File your Taxes for Free!
  • Get your maximum refund*
  • 100% accurate calculations guaranteed*

TurboTax Federal Free Edition - File Taxes Online

Don't let filing your taxes get you down! We'll help make it as easy as possible. With e-file and direct deposit, there's no faster way to get your refund!

Approved TurboTax Affiliate Site. TurboTax and TurboTax Online, among others, are registered trademarks and/or service marks of Intuit Inc. in the United States and other countries. Other parties' trademarks or service marks are the property of the respective owners.


© 2012 - 2018 All rights reserved.

This is an Approved TurboTax Affiliate site. TurboTax and TurboTax Online, among other are registered trademarks and/or service marks of Intuit, Inc. in the United States and other countries. Other parties' trademarks or service marks are the property of the respective owners.
When discussing "Free e-file", note that state e-file is an additional fee. E-file fees do not apply to New York state returns. Prices are subject to change without notice. E-file and get your refund faster
*If you pay an IRS or state penalty or interest because of a TurboTax calculations error, we'll pay you the penalty and interest.
*Maximum Refund Guarantee - or Your Money Back: If you get a larger refund or smaller tax due from another tax preparation method, we'll refund the applicable TurboTax federal and/or state purchase price paid. TurboTax Federal Free Edition customers are entitled to payment of $14.99 and a refund of your state purchase price paid. Claims must be submitted within sixty (60) days of your TurboTax filing date and no later than 6/15/14. E-file, Audit Defense, Professional Review, Refund Transfer and technical support fees are excluded. This guarantee cannot be combined with the TurboTax Satisfaction (Easy) Guarantee. *We're so confident your return will be done right, we guarantee it. Accurate calculations guaranteed. If you pay an IRS or state penalty or interest because of a TurboTax calculations error, we'll pay you the penalty and interest.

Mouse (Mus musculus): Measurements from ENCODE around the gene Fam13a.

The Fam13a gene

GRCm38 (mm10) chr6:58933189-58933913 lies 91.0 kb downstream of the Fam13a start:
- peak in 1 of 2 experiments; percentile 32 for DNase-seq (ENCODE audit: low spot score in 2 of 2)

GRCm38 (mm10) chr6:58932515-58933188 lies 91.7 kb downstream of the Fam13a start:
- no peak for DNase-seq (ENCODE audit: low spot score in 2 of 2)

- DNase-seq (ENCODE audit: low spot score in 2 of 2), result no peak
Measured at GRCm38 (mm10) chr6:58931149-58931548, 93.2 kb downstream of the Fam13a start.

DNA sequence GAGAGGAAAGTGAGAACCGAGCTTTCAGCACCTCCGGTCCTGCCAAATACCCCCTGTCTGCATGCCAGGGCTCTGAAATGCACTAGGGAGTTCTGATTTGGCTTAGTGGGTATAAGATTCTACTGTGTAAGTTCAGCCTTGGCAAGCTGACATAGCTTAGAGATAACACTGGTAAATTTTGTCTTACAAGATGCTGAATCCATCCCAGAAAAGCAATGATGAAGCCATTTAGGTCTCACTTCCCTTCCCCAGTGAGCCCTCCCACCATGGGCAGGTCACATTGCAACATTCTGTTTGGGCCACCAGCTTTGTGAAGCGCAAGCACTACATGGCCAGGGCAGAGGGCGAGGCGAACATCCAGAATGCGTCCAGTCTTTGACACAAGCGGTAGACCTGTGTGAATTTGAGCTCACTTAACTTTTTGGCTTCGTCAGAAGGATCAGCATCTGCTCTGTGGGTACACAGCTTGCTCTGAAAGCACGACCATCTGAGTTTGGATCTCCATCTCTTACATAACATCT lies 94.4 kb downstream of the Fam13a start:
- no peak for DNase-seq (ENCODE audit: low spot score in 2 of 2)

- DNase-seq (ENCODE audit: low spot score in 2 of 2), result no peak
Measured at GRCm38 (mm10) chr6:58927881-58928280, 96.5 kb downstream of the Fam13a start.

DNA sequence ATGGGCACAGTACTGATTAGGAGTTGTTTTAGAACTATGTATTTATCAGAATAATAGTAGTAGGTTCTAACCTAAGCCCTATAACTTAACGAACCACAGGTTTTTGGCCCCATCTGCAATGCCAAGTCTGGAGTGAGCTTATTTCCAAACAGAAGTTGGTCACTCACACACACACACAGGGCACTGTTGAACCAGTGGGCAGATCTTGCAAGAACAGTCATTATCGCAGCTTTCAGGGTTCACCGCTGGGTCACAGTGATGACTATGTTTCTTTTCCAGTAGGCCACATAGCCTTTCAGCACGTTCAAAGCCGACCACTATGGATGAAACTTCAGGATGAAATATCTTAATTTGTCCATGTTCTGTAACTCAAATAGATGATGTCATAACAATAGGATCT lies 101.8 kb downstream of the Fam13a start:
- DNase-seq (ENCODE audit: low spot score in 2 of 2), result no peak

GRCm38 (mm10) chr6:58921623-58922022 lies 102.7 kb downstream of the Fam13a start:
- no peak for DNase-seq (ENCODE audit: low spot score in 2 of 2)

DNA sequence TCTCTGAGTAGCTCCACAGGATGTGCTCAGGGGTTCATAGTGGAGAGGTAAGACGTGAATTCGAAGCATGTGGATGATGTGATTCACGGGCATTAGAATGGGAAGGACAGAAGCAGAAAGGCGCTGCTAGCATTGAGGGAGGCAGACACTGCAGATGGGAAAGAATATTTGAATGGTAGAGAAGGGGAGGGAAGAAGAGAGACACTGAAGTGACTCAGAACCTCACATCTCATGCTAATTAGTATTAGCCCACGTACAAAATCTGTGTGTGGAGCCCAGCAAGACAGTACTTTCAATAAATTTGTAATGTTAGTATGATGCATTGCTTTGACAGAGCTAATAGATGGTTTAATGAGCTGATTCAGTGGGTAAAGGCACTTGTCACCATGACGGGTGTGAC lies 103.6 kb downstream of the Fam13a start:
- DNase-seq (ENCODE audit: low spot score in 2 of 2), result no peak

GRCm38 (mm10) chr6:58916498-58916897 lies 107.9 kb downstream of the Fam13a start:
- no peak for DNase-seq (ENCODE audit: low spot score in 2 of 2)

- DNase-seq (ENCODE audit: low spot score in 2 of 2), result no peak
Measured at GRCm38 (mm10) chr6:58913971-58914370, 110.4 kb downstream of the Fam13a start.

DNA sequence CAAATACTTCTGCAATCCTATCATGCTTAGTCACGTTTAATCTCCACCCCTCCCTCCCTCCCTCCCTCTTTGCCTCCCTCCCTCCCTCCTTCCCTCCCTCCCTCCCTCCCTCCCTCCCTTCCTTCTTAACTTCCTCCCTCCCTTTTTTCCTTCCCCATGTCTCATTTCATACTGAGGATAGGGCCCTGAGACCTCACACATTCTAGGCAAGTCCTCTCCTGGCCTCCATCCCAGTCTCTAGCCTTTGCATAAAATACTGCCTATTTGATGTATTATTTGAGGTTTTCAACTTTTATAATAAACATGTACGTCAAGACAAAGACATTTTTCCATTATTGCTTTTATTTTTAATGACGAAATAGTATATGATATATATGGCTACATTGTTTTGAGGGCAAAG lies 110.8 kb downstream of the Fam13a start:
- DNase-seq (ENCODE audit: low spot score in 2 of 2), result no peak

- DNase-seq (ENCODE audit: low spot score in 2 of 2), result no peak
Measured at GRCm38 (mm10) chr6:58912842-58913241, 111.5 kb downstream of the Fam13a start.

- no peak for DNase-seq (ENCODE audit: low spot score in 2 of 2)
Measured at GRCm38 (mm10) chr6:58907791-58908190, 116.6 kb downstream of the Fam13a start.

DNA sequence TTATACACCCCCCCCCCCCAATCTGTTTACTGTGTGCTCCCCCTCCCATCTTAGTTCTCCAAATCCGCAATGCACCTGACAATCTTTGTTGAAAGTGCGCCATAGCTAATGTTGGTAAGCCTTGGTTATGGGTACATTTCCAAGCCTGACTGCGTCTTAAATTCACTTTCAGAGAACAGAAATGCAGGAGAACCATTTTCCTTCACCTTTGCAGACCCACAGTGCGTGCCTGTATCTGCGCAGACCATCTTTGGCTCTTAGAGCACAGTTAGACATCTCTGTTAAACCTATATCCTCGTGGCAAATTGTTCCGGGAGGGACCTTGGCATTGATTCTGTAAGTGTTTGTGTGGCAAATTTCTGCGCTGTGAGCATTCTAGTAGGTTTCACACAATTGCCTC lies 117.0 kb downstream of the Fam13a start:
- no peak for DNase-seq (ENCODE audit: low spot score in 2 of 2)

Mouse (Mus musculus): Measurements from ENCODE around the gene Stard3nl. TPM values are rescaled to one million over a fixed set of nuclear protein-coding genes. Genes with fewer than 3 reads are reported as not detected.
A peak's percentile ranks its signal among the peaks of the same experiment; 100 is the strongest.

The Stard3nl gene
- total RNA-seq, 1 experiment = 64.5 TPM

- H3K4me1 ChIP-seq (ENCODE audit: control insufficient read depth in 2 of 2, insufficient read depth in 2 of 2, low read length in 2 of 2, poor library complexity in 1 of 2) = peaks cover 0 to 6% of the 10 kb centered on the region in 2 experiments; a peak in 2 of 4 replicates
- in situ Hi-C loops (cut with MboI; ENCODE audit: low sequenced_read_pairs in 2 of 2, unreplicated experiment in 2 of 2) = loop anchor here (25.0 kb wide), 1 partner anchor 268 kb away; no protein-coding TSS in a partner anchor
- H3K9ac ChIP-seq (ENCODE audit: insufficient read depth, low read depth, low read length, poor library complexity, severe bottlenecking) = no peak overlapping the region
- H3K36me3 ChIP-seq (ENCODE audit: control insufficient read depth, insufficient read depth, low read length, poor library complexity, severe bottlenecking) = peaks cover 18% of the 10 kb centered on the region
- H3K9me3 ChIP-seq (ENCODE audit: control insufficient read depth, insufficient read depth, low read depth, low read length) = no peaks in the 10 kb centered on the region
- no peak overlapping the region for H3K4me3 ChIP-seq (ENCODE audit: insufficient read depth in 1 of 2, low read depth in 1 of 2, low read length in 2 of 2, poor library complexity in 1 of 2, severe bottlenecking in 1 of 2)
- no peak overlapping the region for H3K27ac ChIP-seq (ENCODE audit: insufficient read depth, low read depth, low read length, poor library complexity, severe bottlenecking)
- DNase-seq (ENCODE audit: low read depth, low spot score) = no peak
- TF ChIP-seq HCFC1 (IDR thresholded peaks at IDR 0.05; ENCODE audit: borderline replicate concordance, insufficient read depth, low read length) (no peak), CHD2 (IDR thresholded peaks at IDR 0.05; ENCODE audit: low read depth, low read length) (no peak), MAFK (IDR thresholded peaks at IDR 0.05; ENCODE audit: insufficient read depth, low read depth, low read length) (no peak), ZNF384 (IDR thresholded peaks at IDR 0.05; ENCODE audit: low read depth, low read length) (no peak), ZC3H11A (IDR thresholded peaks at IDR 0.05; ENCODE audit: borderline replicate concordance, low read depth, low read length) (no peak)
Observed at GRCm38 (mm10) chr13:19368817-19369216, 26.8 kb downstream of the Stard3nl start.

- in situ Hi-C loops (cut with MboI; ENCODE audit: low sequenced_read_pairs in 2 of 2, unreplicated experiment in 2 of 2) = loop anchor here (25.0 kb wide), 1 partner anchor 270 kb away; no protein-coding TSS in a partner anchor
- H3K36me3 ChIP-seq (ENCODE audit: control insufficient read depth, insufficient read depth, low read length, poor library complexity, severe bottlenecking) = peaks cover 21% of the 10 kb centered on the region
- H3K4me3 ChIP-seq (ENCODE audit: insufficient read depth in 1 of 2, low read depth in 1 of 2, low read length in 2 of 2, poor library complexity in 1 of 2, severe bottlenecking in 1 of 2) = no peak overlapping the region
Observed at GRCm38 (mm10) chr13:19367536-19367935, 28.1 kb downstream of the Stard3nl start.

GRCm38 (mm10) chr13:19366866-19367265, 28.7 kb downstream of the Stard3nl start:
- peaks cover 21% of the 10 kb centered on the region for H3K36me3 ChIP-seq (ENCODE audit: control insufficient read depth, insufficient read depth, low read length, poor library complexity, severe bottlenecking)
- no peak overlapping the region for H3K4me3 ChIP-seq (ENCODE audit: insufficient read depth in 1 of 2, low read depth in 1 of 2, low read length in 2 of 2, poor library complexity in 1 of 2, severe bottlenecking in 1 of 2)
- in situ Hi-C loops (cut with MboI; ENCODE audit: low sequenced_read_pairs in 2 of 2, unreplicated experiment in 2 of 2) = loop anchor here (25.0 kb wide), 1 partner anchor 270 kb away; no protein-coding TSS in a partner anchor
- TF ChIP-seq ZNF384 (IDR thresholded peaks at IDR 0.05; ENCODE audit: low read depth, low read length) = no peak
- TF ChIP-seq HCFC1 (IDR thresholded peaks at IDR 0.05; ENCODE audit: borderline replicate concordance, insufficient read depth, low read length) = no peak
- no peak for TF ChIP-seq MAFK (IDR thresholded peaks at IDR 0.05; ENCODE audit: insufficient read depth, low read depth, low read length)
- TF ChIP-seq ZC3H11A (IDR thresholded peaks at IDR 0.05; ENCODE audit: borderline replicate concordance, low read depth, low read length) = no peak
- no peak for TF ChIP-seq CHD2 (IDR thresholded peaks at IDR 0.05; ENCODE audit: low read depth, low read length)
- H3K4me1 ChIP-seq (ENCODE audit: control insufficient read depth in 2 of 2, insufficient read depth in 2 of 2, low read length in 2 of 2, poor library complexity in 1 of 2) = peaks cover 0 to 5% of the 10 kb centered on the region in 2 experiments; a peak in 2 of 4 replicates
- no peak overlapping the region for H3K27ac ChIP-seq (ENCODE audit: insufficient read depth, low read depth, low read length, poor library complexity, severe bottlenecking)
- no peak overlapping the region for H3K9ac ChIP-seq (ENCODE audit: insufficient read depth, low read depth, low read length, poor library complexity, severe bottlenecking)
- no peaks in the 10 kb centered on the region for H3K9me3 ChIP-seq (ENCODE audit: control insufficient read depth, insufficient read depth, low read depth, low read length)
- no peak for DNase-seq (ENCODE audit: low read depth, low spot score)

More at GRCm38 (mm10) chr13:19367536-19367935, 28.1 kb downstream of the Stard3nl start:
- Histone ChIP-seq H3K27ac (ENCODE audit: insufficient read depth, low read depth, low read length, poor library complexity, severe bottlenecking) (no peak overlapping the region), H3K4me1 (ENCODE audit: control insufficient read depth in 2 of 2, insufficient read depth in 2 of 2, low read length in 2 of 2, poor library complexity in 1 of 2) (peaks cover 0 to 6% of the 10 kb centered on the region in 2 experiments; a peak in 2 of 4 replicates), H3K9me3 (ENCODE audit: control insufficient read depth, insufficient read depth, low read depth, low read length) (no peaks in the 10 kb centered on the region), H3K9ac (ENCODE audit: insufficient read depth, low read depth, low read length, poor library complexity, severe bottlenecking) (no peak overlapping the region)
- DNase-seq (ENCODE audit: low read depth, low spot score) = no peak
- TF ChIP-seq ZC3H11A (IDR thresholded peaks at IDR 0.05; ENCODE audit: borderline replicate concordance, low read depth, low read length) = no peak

https://turbotax.intuit.com/corp/guarantees.jsp

2012 Free Tax Return

1040ez ComFree State Tax Filing OnlyTax Deductions For College StudentsFree Online Tax Filing State And FederalE File 2012Need To Do 2011 TaxesIrs Gov Form 1040Statetaxes1040ez Instructions 2011Free Federal TaxesFile Taxes Online For FreeI Need To Amend My 2010 TaxesFree E File State Taxes Only1040a 2011 Tax Form2008 Turbotax DownloadFile Extension For Free1040x AmendmentAmended Tax ReturnsTurbotax 2012 State TaxesAmend My 2011 TaxesFile 1040nr Online FreeHow To Amend My 2012 Tax ReturnIrs Form 1040x 2010File AmendmentMilitary Tax Returns2012 Tax PreparationHow Can I File My 2011 Taxes Online2012 Tax Form 1040ezFree Military TaxesTax Forms 1040ezFile 1040x Online FreeIncome Tax 1040ezNeed File Back Taxes1040x Tax FormForm 1040ez BookletNeed Help Filing A 1040xTax Software 2011Free 1040 State Tax FormsFree State Taxes Online FilingFree Tax Act

2012 Free Tax Return